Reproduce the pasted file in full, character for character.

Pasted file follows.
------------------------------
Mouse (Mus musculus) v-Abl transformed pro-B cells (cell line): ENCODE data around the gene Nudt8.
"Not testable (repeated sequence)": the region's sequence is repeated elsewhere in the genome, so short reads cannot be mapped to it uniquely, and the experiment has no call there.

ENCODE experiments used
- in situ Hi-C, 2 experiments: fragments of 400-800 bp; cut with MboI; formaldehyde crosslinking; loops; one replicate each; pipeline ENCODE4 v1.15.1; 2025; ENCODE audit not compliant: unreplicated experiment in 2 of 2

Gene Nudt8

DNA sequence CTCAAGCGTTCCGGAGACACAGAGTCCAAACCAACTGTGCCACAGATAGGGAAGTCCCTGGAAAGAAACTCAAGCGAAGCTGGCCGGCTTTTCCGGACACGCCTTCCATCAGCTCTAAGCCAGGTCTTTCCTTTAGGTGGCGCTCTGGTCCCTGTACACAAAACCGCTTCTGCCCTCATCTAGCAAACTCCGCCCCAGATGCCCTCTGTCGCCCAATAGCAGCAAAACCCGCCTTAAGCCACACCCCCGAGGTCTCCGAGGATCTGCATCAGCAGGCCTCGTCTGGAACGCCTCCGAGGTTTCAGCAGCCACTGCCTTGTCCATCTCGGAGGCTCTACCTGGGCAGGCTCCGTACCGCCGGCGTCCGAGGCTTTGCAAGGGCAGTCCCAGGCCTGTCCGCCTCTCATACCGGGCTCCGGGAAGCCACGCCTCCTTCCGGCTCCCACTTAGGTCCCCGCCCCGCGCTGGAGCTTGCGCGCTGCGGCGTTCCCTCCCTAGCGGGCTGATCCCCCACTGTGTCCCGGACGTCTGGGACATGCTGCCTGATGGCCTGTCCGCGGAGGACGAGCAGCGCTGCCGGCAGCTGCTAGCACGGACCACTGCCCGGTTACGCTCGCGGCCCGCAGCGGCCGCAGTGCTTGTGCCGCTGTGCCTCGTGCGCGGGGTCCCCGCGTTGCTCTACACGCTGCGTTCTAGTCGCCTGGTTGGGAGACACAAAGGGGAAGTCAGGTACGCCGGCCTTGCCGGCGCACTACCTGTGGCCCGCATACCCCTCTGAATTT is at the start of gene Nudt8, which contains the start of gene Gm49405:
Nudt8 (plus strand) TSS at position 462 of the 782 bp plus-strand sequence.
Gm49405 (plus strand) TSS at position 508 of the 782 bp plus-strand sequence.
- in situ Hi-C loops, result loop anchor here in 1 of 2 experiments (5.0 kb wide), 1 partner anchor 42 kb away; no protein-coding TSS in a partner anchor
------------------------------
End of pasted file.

Mouse (Mus musculus) v-Abl transformed pro-B cells (cell line): ENCODE data around the gene Nudt8.
"Not testable (repeated sequence)": the region's sequence is repeated elsewhere in the genome, so short reads cannot be mapped to it uniquely, and the experiment has no call there.

ENCODE experiments used
- in situ Hi-C, 2 experiments: fragments of 400-800 bp; cut with MboI; formaldehyde crosslinking; loops; one replicate each; pipeline ENCODE4 v1.15.1; 2025; ENCODE audit not compliant: unreplicated experiment in 2 of 2

Gene Nudt8

DNA sequence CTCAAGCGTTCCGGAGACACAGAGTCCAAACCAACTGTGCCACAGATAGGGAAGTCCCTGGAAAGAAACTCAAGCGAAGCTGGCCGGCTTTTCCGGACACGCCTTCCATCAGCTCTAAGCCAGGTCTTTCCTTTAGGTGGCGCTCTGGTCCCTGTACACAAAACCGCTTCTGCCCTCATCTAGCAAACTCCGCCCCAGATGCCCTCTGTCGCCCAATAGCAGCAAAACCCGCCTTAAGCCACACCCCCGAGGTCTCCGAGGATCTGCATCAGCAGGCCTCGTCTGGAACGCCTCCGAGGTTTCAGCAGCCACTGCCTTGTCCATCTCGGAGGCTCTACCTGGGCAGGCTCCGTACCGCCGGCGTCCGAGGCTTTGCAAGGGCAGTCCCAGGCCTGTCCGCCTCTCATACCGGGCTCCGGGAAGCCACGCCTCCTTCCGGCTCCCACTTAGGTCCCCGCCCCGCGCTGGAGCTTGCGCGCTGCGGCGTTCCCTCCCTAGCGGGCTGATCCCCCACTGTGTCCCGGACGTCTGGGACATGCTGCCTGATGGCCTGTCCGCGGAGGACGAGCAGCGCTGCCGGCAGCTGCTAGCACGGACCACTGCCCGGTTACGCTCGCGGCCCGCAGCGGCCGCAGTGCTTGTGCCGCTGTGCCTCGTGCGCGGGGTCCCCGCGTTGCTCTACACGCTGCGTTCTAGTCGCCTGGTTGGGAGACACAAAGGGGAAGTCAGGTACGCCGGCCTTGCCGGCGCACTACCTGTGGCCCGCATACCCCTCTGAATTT is at the start of gene Nudt8, which contains the start of gene Gm49405:
Nudt8 (plus strand) TSS at position 462 of the 782 bp plus-strand sequence.
Gm49405 (plus strand) TSS at position 508 of the 782 bp plus-strand sequence.
- in situ Hi-C loops, result loop anchor here in 1 of 2 experiments (5.0 kb wide), 1 partner anchor 42 kb away; no protein-coding TSS in a partner anchor